Colonel Nguyen Quang Vinh (left), deputy head of the Department of External Affairs, Ministry of Denfense, shakes hands with Vice Admiral Phillip Sawyer, Commander of the 7th Fleet, U.S. Navy, during a welcome ceremony at the Tien Sa Port, Da Nang, on March 5, 2018. Photo: Nguyen Khanh/Tuoi Tre

In your views, how mutual trust between the two countries’ militaries has been improved since the normalization in 1995?

From a naval perspective, we've come a long way since USS Vandegrift first visited Ho Chi Minh City in 2003 and USS Curtis Wilbur first visited Da Nang in 2004.

Many more ships have visited Da Nang over the years, often in conjunction with the U.S. Navy's Pacific Partnership mission or our Naval Engagement Activity [NEA].

Our leaders also meet during the year either in Vietnam or in the United States. Trust and confidence have grown as our navies have had more opportunities to interact over the years, culminating in this most recent ship visit.

Again, it's all about the relationships between our people, and it takes time to build those.

You have mentioned a U.S. submarine may visit Vietnam in the future. How about this possibility? Could you share about prospects of the two countries’ defense ties?

Our naval relationship develops through an ongoing dialogue based on shared interests and reciprocal engagements.

We want to advance the relationship at a pace that works for the VPN. So we'll continue to discuss the best way to do that.

There are no specific details for a submarine visit, but it is one of the ways we will look at advancing the relationship as our dialogue continues.

USS Carl Vinson carries a crew of 3,000 sailors and 2,000 airborne staff. Photo: Nguyen Khanh/Tuoi Tre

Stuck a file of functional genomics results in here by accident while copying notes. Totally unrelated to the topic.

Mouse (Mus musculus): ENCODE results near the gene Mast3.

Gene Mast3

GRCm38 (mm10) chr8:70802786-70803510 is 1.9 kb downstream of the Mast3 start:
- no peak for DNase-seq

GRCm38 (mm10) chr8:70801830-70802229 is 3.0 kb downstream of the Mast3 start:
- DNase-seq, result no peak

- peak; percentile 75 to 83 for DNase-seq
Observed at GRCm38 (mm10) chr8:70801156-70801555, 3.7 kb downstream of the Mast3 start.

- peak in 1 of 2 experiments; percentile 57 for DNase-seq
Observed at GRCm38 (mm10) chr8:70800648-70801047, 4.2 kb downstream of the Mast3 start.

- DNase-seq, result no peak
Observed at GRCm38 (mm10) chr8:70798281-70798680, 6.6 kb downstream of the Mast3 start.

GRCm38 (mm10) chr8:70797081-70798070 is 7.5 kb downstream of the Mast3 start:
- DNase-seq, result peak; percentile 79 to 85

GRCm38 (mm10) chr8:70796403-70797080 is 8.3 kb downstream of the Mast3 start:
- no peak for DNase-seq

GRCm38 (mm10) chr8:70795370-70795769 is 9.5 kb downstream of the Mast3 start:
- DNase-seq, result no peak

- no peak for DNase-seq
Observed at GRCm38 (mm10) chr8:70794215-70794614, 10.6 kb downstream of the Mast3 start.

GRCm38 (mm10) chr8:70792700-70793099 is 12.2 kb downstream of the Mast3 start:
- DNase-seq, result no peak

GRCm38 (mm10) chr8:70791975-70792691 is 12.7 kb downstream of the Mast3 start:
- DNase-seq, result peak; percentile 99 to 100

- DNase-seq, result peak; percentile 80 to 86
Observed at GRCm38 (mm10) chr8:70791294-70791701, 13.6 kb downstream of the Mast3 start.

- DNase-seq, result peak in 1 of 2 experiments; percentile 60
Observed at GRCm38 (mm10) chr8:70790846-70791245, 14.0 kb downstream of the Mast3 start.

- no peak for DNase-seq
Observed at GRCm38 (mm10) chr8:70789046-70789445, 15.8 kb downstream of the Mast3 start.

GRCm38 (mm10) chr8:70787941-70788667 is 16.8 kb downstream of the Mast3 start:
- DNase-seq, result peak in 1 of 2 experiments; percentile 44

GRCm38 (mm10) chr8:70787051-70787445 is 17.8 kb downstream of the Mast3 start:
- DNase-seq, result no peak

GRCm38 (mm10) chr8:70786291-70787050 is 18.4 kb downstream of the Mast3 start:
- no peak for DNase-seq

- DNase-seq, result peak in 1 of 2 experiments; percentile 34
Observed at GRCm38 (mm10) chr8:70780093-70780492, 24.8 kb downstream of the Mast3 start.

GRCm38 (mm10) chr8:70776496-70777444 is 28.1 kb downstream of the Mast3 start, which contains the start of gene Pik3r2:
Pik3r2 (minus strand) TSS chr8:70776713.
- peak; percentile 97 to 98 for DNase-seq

USS Carl Vinson carries a crew of 3,000 sailors and 2,000 airborne staff. Photo: Nguyen Khanh/Tuoi Tre

Is this your first time to Da Nang and Vietnam? What do you like most about the city during this visit?

I was very impressed by the beauty and energy of Da Nang, and especially the warmth of its people.

The way Da Nang opened its people's arms to our ships and sailors was not lost on me and I look forward to returning.

Vice Admiral Phillip G. Sawyer is a native of Phoenix, Arizona. After graduating from the U.S. Naval Academy in 1983, he started his career as a submarine officer.

Sawyer assumed duties as Commander of the 7th Fleet of the U.S. Navy on August 23, 2017, to replace Rear Admiral Joseph Aucoin. Aucoin was dismissed following a series of accidents occurring to active U.S. warships operating in the Pacific theater last year.

The 7th Fleet, headquartered in Yokosuka, Japan, is the largest U.S. fleet based in Asia. It takes on “sensitive” missions in the East Vietnam Sea and the Korean peninsula region. 

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Quynh Trung / Tuoi Tre News